You don’t have to buy a new iPhone every year, says iPhone co-creator
The co-creator of the iPhone, ironically, it appears, isn't a big fan of people chasing every new upgrade.
Apple's iPhone has reached a level where most people—anywhere around the world—can afford and use the devices. And Tony Fadell, the co-creator of the iPhone, says they don’t need to buy the latest generation of the phone each year.
Tony, himself, has a 12th generation iPhone, he said at TechSparks, YourStory's flagship event and India's most influential startup-tech conference.
"The only thing you have to realise is just as revolutionary as the computer was or the mobile phone was back in the day, that sometimes at some point, they reach a technological pinnacle,” Tony told YourStory Founder and CEO Shradha Sharma over a video interview.
Tony is also the inventor of the iPod—the iconic handheld music device that played an important role in the development of the iPhone. Twenty years and 32 models later, Apple discontinued the iPod in May this year.
“We should not think any differently about innovation when it comes to that point of the curve,” Tony said. “The iPod, it may be gone, but it will never be forgotten, because Apple... it won’t be the Apple of today without the iPod."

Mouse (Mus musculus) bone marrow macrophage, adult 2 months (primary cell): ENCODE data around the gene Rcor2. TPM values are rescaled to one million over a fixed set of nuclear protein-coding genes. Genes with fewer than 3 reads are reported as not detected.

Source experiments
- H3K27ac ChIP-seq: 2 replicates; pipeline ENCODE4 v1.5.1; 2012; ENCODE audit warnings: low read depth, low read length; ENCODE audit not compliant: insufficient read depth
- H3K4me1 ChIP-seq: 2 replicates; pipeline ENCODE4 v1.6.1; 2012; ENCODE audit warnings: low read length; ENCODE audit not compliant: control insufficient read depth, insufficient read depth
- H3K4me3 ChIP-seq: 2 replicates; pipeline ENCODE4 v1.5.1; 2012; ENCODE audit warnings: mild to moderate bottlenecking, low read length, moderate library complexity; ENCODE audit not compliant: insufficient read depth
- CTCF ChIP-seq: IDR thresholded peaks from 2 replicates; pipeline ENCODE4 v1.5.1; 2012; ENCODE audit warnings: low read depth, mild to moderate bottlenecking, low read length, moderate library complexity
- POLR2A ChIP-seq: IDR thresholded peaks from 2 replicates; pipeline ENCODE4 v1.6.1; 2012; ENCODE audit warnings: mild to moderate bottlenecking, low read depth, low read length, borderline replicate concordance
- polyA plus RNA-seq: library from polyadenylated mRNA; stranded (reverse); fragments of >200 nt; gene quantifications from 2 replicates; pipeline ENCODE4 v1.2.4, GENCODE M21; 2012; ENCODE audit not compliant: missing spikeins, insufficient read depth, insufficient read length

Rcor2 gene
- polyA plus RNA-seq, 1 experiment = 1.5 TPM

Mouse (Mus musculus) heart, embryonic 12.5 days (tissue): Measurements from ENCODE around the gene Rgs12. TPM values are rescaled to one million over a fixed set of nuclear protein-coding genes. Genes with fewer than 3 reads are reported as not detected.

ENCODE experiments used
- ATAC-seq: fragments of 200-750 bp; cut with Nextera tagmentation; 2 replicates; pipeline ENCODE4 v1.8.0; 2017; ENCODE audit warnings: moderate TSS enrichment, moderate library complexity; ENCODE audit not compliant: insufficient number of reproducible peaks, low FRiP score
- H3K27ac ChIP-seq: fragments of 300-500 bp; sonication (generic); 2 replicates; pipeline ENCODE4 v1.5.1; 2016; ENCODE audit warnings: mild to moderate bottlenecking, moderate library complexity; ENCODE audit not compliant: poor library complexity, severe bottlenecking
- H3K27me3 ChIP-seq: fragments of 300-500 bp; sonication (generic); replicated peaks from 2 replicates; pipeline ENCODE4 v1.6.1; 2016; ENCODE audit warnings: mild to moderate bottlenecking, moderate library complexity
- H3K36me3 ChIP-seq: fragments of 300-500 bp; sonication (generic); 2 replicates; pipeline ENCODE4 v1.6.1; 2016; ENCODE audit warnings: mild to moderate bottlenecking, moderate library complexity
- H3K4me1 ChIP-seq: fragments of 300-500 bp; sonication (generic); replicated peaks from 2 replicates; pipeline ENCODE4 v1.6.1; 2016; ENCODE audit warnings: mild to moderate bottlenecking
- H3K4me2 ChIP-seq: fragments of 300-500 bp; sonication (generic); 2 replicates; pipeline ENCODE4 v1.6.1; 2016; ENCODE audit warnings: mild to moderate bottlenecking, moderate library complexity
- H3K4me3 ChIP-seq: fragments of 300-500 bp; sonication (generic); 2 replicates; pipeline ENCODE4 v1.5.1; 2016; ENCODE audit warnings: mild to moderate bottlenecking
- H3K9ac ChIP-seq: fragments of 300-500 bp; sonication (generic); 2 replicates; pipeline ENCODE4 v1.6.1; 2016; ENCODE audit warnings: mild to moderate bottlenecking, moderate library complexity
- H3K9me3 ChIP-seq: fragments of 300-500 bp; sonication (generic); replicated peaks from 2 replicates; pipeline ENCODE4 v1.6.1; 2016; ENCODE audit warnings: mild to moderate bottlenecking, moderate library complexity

After leaving Apple, Tony co-founded Nest Labs—the company that created the Nest Smart Thermostat. In 2016, Time named the iPod, the iPhone, and the Nest Thermostat as three of the “50 Most Influential Gadgets of All Time”.
Asked about what high-impact products entrepreneurs can build in the world, Tony said people should focus on the climate crisis and build products around a circular economy.
Earlier this year, the iPhone co-creator released his new book titled, 'Build: An Unorthodox Guide to Making Things Worth Making'.
“The book is trying to be an encyclopedia of mentorship, to capture all those things that I have learned through failure. I have learned from some of the best mentors in the world and give back the way I was given to,” he said.
Tony is an engineer, designer, investor, mentor, and author. He has built things that have changed the world, and billions globally have used his creations.
In his book, he wrote, “Building a product is like making a song. The band is composed of marketing, sales, engineering, support, manufacturing, PR, and legal. And the product manager is the producer—making sure everyone knows the melody, that nobody is out of tune, and everyone is doing their part."
He continues, "They’re the only person who can see and hear how all the pieces are coming together, so they can tell when there’s too much bassoon or when a drum solo’s going on too long when features get out of whack or people get so caught up in their own project that they forget the big picture.”
Edited by Suman Singh